€5 octacore MCU covers analytics, fusion at the edge

March 19, 2018 // By Peter Clarke
Fabless chip company GreenWaves Technologies SAS (Greenoble, France) has launched its GAP8 RISC-V-based multicore processor.

The company originally announced the design back in November 2016 (see IoT processor beats Cortex-M, claims startup) but then had to wait until December 2017 before it could tape out. Martin Croome, vice president of business development, said it took longer than expected to raise funds but the time was also used to make some improvements to the design

GreenWaves eventually announced the raising of €3.1 million of funding (about $3.8 million) in August 2017.

The GAP8 is based on the RISC-V opens-source hardware PULP core developed at the Universities of Bologna and ETF Zurich (see Swiss open-source processor core ready for IoT ). It includes eight such cores plus a ninth as a controller for a microcontroller section. There is also a hardware convolution engine (HWCE) to accelerate neural network operations.

The chip has been designed in the 55LP 55nm CMOS process from foundry TSMC. This operates at 1.2V nominal in the core and has an I/O that operatest at 1.8 to 3.3V. The chip is intended to operate at clock frequencies up to 175MHz providing significant performance from its 8-core cluster. The design it makes use of extensions to the RISC-V instruction set to help with signal processing and boosting of convolutional neural networking performance.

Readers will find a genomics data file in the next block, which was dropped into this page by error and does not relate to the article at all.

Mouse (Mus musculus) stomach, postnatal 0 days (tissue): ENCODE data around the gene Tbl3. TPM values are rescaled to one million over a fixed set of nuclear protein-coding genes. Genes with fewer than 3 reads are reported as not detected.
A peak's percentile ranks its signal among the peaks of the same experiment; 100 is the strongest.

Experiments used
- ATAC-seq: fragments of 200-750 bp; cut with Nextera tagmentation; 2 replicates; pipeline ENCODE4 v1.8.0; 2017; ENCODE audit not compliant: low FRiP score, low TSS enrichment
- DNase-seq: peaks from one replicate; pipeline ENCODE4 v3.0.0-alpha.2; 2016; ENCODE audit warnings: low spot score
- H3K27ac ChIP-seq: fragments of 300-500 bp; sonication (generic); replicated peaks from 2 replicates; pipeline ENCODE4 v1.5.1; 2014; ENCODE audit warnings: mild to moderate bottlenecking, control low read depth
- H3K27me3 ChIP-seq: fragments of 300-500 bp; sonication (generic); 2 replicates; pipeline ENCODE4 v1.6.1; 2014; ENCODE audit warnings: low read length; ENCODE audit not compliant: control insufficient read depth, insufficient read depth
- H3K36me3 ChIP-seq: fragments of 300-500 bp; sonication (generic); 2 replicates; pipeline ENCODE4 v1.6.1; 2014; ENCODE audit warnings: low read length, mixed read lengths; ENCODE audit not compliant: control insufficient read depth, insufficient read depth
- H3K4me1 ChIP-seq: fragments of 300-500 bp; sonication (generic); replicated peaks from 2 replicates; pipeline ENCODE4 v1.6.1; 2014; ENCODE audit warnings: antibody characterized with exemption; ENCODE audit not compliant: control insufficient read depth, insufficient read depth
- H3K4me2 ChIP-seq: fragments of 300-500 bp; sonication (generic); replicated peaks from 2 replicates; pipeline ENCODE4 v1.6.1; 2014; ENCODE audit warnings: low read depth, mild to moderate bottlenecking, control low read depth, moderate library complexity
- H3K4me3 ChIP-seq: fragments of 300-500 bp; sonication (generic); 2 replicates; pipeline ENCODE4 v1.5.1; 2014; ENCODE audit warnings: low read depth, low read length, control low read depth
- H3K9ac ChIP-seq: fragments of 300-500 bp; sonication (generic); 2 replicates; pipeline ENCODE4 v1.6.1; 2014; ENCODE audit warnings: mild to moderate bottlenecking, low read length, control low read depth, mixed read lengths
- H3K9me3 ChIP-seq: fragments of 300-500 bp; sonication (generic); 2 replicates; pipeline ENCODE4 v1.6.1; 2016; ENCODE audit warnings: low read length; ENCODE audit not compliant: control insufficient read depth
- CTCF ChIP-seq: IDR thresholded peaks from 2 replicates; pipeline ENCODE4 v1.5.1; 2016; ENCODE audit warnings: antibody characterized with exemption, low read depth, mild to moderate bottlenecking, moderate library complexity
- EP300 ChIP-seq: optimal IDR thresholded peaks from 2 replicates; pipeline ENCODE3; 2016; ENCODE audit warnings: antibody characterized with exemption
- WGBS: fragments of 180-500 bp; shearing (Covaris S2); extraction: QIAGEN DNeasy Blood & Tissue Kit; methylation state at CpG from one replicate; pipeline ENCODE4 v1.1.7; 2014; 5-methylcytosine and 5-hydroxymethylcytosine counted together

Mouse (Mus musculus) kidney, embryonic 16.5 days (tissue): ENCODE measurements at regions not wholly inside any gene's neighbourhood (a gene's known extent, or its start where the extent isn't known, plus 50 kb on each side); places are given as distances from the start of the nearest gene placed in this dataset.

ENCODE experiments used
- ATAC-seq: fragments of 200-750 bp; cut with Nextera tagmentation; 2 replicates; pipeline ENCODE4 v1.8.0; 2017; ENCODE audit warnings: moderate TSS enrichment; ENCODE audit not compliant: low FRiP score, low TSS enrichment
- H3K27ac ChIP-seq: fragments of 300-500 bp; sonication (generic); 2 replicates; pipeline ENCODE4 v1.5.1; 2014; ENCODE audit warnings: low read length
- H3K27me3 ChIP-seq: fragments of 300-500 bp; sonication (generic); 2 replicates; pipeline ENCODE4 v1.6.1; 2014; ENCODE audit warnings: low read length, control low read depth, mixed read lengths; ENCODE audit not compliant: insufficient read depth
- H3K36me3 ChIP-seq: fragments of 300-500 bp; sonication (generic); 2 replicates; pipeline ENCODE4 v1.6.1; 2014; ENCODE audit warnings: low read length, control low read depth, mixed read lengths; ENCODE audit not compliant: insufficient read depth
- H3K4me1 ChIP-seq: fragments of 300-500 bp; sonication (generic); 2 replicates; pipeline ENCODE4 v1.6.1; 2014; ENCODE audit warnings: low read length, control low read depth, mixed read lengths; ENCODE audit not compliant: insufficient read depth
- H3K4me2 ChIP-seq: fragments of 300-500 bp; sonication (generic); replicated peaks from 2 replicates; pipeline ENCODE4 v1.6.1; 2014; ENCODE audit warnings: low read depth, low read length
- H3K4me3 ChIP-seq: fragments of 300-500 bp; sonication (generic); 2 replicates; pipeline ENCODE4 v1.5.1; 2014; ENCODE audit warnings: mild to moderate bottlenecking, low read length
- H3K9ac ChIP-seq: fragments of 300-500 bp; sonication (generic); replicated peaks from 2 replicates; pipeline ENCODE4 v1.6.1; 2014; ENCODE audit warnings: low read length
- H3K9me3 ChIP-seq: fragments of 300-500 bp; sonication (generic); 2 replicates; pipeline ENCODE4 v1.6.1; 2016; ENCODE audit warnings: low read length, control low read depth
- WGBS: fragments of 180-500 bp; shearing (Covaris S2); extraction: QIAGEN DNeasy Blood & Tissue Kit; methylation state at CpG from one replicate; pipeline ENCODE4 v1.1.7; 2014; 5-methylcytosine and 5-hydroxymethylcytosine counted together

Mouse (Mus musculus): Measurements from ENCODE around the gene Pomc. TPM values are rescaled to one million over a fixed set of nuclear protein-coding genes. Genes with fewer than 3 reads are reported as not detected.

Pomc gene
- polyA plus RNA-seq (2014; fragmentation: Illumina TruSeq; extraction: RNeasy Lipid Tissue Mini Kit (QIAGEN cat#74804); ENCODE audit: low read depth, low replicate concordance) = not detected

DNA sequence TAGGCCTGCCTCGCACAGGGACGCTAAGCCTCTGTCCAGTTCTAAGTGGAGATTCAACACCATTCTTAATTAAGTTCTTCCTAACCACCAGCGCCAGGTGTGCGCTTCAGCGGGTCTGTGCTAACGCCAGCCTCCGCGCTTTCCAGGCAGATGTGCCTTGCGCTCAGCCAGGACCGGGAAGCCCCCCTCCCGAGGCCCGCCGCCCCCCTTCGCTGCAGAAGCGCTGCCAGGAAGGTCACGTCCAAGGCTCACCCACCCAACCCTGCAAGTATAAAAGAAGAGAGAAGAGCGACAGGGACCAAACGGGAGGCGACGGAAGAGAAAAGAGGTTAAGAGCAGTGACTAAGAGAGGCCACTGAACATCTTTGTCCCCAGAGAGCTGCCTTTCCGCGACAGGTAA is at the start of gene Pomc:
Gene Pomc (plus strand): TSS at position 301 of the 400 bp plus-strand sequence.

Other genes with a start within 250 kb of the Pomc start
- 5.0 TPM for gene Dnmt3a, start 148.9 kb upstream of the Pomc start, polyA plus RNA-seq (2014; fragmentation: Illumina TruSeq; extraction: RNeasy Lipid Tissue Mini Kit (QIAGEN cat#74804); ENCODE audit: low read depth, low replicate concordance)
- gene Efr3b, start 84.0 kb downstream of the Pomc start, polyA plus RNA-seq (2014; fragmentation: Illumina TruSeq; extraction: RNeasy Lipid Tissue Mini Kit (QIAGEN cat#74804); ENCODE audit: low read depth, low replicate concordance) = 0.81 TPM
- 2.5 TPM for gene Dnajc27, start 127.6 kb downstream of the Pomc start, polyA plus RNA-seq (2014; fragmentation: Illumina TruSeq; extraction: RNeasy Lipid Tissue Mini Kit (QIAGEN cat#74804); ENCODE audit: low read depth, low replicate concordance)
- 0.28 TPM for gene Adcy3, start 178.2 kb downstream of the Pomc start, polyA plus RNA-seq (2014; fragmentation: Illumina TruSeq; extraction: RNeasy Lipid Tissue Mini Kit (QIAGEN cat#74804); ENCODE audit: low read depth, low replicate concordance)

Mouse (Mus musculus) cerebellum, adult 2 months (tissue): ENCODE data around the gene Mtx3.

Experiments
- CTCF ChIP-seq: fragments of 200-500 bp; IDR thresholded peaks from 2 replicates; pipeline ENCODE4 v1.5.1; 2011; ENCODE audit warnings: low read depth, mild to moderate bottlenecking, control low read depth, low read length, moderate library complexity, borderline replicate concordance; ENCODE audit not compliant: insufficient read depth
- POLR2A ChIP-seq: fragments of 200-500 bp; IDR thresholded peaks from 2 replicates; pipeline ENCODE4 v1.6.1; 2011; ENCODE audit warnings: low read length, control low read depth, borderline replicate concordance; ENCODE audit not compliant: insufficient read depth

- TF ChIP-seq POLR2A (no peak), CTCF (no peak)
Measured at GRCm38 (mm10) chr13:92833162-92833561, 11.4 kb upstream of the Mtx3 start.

The GAP8 is decribed as an IoT application processor and its intended to operate at the edge of the network autonomously to capture, analyze, classify and act on the fusion of data sources such as images, sounds or vibrations. GAP8 is optimized to execute image and audio algorithms including convolutional neural network (CNN) inference, with extreme energy efficiency. A separate core, within an independent voltage and frequency domain, takes care of communication, control and information pre-analysis. This allows industrial and consumer product manufacturers to integrate artificial intelligence and advanced classification into new classes of wireless sensing devices for IoT applications including image recognition, counting people and objects, machine health monitoring, home security, speech recognition, consumer robotics, wearables and smart toys.

Next: Production volumes and development board


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